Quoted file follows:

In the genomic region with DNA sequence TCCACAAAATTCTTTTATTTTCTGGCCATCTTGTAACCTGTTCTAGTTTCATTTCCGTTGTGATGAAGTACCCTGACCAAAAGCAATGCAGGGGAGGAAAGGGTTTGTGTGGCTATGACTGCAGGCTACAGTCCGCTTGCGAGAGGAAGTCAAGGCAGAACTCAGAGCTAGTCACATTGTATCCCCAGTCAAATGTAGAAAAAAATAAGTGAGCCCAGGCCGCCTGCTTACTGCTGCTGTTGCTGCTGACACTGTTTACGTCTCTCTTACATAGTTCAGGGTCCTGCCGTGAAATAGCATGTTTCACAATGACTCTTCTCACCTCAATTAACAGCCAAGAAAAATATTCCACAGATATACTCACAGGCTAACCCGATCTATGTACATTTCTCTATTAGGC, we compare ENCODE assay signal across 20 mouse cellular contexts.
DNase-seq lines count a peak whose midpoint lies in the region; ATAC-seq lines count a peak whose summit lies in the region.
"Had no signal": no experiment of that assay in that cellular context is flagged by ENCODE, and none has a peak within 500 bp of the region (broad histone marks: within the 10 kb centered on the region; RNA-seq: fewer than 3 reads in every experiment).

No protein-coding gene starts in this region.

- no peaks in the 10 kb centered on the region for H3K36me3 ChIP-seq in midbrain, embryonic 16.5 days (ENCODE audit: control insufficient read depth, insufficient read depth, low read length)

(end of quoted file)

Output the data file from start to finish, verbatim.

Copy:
In the genomic region with DNA sequence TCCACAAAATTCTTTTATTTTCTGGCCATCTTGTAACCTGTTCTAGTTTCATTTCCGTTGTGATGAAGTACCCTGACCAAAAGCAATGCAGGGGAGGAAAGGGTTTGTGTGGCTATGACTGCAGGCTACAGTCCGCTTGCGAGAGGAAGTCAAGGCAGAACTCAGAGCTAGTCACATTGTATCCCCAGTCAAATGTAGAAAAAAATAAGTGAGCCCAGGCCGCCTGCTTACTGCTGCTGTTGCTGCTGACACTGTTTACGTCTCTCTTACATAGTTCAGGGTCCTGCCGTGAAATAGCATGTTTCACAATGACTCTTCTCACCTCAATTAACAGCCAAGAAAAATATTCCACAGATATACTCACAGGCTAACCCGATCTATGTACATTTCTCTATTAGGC, we compare ENCODE assay signal across 20 mouse cellular contexts.
DNase-seq lines count a peak whose midpoint lies in the region; ATAC-seq lines count a peak whose summit lies in the region.
"Had no signal": no experiment of that assay in that cellular context is flagged by ENCODE, and none has a peak within 500 bp of the region (broad histone marks: within the 10 kb centered on the region; RNA-seq: fewer than 3 reads in every experiment).

No protein-coding gene starts in this region.

- no peaks in the 10 kb centered on the region for H3K36me3 ChIP-seq in midbrain, embryonic 16.5 days (ENCODE audit: control insufficient read depth, insufficient read depth, low read length)